one of the dozen or so projects i have in the back of my head is a distributed computational linguistics. i had a pretty solid idea of how i would implement this until earlier today. different grammatical structures (simple sentences, noun phrases, verb phrases, etc.) would be defined by components in OPML files. word-level objects would then need a seperate XML format, and could be easily distributed. simple interfaces for maintaining these XML files could be written, allowing anyone to participate in a widely distributed computational linguistics project. individuals might take charge of prepositions, intransitive verbs, etc. my knowledge of linguistics is quite limited, but i think i know enough to get this kind of system working well enough that it could produce interesting results. unfortunately, today i learned that there is no such thing as a noun phrase, so now i need to relearn (or unlearn) a bit about linguistic theories before i can even think about the project. meanwhile, i continue to wonder: why is it that people who study language for a living can't explain language using common language?
honestly, i expected the random feeds to be of higher quality. too many bloggers are just pointing to the same stories with no commentary. why bother? or keeping personal diaries. why publish? it wasn't until today, after reading through forty or fifty feeds, that i found one i'm interested in reading further, ironically titled: the blathering idiot.
in my increasingly desperate attempt to make money doing something i enjoy, i've added google ads to the weblog. the ads aren't as targeted as those on the japanese lessons, because the weblog itself isn't as targeted. but hopefully you'll find them useful enough to make up for the distraction from my infinitely more important words. if you really don't like the ads, simply give me a job and i'll remove them.
the next version of mail log will allow users to subscribe to OPML lists of feeds, which will have the same effect as subscribing to every feed in that list. but it will also have some added functionality because the contents of the list can change, automatically changing the users subscriptions. this is my solution to the same problem some are trying to solve with more complicated centralized subscription "harmonizers". ironically, among these people is the inventor of OPML.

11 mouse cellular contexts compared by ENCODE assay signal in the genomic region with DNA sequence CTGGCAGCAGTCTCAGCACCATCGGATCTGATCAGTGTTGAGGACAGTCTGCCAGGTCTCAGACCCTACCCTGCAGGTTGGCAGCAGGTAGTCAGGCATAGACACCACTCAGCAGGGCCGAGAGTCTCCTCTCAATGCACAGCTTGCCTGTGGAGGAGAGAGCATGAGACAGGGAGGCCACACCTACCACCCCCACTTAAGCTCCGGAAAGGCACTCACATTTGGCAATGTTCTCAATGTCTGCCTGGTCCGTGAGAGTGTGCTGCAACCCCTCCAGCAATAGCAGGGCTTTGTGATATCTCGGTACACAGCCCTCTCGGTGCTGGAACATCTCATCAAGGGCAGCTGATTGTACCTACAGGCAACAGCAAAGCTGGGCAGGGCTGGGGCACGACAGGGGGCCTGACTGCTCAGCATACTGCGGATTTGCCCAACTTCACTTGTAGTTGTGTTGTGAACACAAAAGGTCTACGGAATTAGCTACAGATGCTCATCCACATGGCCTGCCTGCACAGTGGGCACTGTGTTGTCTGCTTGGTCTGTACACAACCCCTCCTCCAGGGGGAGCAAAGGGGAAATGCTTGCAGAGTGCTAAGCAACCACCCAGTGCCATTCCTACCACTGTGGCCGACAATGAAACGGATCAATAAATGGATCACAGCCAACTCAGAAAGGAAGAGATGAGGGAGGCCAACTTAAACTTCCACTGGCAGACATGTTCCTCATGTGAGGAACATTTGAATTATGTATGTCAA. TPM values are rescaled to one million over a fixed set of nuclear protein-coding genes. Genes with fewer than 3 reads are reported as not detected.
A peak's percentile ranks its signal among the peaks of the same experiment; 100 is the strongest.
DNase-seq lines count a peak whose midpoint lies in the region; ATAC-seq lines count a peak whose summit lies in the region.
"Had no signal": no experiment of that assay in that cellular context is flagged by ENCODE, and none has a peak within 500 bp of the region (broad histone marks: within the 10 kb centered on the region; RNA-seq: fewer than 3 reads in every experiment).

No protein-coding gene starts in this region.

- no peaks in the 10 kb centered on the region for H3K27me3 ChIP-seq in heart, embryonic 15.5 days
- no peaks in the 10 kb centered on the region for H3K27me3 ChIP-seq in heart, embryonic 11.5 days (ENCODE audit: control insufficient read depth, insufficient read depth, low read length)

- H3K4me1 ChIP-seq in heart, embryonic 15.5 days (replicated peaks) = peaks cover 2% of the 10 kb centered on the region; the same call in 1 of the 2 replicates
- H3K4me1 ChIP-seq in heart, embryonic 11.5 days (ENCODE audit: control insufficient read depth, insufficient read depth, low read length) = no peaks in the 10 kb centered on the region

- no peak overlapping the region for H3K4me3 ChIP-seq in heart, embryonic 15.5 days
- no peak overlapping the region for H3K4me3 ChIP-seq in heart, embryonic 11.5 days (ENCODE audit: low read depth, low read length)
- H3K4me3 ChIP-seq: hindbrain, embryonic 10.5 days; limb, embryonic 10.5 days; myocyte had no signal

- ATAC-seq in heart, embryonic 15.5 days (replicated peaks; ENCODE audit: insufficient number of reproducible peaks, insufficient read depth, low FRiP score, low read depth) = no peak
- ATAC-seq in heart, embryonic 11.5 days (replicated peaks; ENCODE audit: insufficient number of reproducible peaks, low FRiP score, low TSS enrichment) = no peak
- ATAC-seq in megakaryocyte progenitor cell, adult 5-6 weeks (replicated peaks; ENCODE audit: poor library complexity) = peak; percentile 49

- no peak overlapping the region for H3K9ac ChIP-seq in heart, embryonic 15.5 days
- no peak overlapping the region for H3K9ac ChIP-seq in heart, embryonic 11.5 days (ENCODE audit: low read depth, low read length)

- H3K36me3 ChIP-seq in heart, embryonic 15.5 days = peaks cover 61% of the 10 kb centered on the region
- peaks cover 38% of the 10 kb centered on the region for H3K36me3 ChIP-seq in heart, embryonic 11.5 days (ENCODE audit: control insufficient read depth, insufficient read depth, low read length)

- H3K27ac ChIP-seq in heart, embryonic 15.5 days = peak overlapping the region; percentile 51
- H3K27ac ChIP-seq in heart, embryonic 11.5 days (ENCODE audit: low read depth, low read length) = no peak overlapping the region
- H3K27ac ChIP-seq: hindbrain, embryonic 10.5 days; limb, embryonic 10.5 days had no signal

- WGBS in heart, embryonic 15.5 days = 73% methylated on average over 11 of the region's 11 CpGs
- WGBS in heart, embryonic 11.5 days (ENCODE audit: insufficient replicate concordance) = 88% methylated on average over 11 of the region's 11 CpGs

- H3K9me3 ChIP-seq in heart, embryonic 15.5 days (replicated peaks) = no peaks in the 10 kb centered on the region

anyway, the default subscription will be the OPML file i just posted at randomfeeds.php, which is a list of random feeds pulled from syndic8.com. i don't believe there are currently any newsreaders that allow users to subscribe to an OPML file. but many allow importing of feeds from OPML files, so you can use this utility now to add some spice to your regular reading by saving the results and importing them.
i grabbed the rsscreator class from kai blankenhorn, improved it a bit, and added experimental "pie" support. so if you happen to have a news reader for the format that would not be named, you can now use it to read this weblog. i renamed the class "syndicator" to reflect that it's no longer rss-specific. i also plan to add mbox support. as with everything on randomchaos.com, you can see the source.
the following will only be of interest to you if you read "dive into mark" with a news reader: a few weeks ago mark pilgrim announced he was supporting RSS as its creator has specified, and getting rid of the "funky" elements of his feeds. everyone thought that was nice of him until he actually implemented it, at which point his feed became nearly useless. i put up with it for a few weeks and then it occured to me that i don't need to - i can syndicate mark's feed and make it "funky" again. after doing that locally, i thought someone else might like to use the service. i emailed mark yesterday and asked him if he'd mind. no response today. i'm assuming that's because he doesn't care and making it publicly available now. if you want a "funky" version of mark's feed, simply redirect your news reader to dive into funky RSS.